Duke prof writes children's play about economic crisis
Posted October 10, 2008 3:54 p.m. EDT
Updated October 13, 2008 10:50 a.m. EDT
Durham, N.C. — Middle schoolers performed a new play that its author, a Duke University professor, hopes will help them understand the causes of the financial crisis that has sent stocks plunging globally.
"That it's hard for adults to understand is an understatement. It's not clear that the secretary of the treasury understands what's going on," said Dr. Campbell Harvey, professor of finance at Duke's Fuqua School of Business.
Bankers, customers and loan seekers are the central characters in Harvey's "The Credit Crisis: A Middle School Play."
"The play is short and explains the origins of the crisis, how banks got into trouble, the FDIC and the basic lessons of risk and return," Harvey said.
In the play, the First Triangle Bank Corporation takes customers' deposits and denies a home loan to famous heart surgeon Dr. Sikeston Bainbridge – but approves one with a higher interest rate to unemployed dancer Peter Mint, who wants to build a house in an "exclusive" subdivision in a swamp.
And when customers come to collect their deposits, the bankers find that Mint can't pay his loan and they can't pay their customers. The FDIC swoops in to close the bank, fire its workers and insure customers' deposits.
Two bank workers later sit on a park bench, bemoan their fate and recall the lesson learned: "Beware of the highest promised profit, because it could be very risky – and put you out of business."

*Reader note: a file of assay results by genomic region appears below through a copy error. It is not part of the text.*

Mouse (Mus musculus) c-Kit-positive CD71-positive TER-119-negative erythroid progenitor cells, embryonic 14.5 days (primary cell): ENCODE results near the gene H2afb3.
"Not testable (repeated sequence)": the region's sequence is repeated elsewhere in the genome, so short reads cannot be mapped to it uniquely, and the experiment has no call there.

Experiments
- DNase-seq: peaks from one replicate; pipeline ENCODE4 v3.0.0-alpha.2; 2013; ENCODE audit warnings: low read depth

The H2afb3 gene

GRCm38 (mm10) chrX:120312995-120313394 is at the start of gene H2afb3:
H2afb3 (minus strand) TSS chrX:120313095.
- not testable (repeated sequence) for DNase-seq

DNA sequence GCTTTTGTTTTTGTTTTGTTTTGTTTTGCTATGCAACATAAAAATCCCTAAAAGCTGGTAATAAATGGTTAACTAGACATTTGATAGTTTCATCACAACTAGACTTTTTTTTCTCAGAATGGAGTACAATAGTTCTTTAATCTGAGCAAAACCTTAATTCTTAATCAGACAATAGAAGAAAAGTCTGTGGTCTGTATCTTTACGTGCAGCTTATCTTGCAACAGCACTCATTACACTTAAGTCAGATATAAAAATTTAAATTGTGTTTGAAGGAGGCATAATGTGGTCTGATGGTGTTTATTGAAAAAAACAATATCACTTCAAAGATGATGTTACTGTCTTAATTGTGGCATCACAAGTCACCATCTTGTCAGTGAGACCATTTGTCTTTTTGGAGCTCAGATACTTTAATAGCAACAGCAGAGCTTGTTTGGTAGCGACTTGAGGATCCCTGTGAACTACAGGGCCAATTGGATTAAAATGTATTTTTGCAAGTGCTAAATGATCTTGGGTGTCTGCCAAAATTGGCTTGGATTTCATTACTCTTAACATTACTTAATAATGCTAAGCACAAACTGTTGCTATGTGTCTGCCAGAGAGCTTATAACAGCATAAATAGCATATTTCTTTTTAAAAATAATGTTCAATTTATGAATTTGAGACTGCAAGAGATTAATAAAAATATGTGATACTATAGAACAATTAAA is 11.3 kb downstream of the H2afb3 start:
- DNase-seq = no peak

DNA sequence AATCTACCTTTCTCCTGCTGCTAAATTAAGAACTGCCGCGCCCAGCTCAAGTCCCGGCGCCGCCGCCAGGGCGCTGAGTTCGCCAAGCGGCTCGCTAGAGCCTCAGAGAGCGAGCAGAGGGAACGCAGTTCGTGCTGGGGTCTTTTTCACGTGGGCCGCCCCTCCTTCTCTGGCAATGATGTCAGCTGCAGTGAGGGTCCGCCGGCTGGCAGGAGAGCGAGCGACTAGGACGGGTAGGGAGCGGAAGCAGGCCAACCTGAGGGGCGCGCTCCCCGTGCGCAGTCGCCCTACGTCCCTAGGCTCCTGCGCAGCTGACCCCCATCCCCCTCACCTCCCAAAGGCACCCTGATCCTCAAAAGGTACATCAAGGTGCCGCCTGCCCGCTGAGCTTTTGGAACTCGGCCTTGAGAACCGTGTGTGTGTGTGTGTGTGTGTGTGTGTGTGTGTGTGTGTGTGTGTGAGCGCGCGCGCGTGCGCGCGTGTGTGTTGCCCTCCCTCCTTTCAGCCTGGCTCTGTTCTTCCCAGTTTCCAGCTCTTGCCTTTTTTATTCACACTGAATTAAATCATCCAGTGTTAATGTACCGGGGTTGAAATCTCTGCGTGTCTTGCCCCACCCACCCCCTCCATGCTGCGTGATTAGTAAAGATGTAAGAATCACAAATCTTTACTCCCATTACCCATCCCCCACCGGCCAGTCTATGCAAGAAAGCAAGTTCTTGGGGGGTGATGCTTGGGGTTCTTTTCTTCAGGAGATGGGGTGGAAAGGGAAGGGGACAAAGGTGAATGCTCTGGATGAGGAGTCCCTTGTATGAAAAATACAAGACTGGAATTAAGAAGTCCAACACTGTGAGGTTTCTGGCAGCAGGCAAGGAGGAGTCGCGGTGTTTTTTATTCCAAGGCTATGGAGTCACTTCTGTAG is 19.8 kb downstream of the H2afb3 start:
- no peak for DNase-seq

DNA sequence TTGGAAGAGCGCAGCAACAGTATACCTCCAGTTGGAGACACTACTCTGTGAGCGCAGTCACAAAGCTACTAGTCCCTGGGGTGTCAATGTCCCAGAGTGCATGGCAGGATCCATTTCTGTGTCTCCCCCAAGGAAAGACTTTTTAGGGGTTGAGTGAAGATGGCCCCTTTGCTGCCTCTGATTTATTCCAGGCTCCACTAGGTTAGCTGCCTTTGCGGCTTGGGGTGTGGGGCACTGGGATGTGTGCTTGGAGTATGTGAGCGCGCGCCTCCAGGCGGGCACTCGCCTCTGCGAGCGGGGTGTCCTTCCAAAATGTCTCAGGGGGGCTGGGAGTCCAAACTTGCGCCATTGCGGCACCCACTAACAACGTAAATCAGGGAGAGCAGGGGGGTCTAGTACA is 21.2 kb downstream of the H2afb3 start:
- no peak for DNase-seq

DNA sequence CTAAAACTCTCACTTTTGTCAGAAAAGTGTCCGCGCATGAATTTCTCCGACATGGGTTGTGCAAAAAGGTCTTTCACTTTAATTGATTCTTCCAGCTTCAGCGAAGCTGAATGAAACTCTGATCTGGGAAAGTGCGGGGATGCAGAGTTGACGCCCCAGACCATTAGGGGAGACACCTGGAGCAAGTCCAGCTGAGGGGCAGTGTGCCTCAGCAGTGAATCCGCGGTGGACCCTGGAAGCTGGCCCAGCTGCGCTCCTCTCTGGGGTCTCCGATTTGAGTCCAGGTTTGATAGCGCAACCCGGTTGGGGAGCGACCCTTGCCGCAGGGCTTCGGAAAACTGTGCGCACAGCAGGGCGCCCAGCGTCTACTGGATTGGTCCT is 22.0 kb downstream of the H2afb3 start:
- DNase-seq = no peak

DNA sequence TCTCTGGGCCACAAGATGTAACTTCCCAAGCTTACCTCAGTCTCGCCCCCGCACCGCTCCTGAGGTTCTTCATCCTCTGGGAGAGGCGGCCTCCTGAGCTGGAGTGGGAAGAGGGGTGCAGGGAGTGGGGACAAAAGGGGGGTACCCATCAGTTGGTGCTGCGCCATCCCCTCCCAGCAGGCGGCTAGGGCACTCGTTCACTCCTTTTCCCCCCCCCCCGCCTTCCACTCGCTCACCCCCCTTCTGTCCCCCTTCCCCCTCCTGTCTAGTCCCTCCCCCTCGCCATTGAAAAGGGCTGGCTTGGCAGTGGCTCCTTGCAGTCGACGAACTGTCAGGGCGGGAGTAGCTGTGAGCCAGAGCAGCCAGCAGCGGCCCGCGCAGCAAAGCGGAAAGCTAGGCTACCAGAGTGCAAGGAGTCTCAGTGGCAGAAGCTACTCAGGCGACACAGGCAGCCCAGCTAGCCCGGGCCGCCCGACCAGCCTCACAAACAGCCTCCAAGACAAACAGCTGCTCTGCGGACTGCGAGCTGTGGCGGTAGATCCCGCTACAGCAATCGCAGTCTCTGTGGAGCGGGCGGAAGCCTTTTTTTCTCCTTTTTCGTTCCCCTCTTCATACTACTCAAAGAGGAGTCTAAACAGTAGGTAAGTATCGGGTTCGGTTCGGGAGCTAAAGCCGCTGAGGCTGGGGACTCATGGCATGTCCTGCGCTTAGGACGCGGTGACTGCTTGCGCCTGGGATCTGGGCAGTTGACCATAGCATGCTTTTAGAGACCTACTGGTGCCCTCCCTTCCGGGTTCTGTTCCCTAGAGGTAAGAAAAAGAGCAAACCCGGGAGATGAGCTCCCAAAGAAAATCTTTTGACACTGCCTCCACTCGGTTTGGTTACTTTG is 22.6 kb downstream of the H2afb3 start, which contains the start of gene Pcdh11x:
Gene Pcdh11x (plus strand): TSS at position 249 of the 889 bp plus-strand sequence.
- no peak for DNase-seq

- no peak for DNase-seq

Eighth graders at Triangle Day School indicated they got the lesson after reading Harvey's play Friday afternoon.
"I learned about the different bad loans that people are taking out, like with the unreliable people and how they can't take it back and the money that the bank loses," student Tanner Lockhead said.
"We are the next generation, and there's been a lot of mistakes in the past couple of years, and I think it's kind of up to us to try to fix it," student Michael Laskowtiz said.
Harvey has formulated a response to the economic crisis he said would "cover not just the big banks that are in trouble but all banks, the good banks." Efforts should be focused on increasing credit available to small- and medium-sized banks and businesses, as well as individuals, he said.
On Friday, Harvey was quoted by the Wall Street Journal, Time, Fortune and The Washington Post.